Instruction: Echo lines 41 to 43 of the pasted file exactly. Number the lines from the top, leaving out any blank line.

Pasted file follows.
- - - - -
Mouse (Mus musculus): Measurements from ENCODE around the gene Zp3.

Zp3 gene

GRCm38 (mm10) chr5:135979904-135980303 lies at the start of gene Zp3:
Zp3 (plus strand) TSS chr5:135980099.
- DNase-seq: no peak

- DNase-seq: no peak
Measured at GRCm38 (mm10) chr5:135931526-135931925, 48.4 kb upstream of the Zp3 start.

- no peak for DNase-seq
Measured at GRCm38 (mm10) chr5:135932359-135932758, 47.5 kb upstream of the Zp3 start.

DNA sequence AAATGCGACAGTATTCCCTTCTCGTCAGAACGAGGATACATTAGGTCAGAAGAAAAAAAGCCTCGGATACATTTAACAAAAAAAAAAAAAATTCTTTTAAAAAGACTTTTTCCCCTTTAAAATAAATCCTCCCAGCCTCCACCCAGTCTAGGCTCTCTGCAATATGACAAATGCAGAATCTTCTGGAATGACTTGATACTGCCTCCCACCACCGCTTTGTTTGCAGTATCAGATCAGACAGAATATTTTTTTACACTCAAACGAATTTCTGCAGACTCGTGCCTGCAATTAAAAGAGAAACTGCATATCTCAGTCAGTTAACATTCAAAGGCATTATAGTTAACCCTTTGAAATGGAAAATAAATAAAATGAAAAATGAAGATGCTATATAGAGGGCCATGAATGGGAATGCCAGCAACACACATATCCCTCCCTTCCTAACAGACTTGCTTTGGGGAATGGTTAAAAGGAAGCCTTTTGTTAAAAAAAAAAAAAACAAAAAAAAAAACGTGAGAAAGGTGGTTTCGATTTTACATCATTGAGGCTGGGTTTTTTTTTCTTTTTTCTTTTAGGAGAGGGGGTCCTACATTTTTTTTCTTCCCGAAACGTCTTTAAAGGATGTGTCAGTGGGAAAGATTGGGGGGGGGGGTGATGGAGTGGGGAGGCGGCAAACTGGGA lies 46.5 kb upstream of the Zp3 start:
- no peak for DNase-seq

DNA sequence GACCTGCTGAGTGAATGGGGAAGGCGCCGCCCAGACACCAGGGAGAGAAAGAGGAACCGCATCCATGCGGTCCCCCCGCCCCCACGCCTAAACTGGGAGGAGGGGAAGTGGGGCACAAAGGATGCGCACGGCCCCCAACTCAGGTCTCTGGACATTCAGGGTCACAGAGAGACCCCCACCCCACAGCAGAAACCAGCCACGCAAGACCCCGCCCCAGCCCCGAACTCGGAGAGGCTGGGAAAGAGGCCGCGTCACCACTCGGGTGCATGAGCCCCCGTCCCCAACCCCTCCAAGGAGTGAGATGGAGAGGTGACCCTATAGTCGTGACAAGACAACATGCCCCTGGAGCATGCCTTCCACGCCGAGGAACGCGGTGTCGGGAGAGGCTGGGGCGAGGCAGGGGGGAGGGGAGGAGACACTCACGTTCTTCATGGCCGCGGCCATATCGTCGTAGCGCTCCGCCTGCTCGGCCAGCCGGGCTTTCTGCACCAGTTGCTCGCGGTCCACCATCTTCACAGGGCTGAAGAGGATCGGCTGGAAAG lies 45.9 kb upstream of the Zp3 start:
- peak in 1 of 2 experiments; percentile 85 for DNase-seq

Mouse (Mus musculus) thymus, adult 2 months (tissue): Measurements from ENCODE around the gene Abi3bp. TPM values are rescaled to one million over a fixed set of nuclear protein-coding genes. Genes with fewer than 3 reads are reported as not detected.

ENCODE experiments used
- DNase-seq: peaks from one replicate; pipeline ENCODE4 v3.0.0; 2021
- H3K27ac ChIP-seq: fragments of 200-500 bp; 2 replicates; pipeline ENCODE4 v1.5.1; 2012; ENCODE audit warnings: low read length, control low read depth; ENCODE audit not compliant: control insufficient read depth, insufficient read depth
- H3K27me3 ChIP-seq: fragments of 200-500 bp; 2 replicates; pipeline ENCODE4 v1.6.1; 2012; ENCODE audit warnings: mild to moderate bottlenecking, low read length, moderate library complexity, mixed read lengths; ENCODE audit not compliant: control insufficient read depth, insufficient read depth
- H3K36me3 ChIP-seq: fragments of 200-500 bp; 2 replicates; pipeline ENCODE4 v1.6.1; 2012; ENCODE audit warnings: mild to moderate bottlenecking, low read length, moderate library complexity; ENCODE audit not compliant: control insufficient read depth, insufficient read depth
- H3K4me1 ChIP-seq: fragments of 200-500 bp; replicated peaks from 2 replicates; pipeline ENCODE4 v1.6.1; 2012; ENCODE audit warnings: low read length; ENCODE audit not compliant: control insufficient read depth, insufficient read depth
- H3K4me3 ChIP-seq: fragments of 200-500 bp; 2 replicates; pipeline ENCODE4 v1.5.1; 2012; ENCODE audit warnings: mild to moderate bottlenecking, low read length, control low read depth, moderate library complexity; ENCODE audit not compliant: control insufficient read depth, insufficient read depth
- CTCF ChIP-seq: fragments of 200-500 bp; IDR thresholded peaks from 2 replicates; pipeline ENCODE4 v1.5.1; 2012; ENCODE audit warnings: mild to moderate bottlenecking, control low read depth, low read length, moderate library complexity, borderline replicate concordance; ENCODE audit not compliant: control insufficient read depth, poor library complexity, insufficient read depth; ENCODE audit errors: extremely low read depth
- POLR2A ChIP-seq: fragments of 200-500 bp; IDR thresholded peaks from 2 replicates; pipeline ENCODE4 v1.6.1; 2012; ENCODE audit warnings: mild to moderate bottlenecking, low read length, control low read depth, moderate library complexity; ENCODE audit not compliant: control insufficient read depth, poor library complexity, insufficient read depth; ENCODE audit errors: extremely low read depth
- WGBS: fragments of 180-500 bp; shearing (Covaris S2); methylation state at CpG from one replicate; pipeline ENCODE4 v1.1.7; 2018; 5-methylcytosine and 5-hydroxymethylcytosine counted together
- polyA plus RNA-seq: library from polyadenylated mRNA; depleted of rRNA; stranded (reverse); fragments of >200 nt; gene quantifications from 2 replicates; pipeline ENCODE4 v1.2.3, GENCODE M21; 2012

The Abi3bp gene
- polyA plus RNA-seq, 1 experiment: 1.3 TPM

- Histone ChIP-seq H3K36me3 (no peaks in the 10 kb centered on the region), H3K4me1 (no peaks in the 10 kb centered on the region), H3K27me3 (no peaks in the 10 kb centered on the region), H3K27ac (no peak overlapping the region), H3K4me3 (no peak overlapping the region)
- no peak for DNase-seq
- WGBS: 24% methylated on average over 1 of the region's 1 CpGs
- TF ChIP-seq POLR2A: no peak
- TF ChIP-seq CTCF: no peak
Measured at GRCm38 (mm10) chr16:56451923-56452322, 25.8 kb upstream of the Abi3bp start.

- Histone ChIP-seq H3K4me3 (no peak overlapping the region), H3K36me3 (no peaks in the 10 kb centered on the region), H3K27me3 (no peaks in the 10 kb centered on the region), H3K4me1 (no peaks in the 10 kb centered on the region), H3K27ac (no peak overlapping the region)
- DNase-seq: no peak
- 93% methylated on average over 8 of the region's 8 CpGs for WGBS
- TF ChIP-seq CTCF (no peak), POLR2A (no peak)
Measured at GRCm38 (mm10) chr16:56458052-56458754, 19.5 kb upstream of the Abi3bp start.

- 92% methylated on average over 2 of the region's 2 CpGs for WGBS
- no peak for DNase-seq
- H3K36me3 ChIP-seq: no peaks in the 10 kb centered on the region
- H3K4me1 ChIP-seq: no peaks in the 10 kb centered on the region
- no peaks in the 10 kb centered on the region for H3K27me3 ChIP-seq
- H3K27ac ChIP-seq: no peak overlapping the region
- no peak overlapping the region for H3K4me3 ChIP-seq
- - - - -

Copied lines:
- H3K36me3 ChIP-seq: no peaks in the 10 kb centered on the region
- H3K4me1 ChIP-seq: no peaks in the 10 kb centered on the region
- no peaks in the 10 kb centered on the region for H3K27me3 ChIP-seq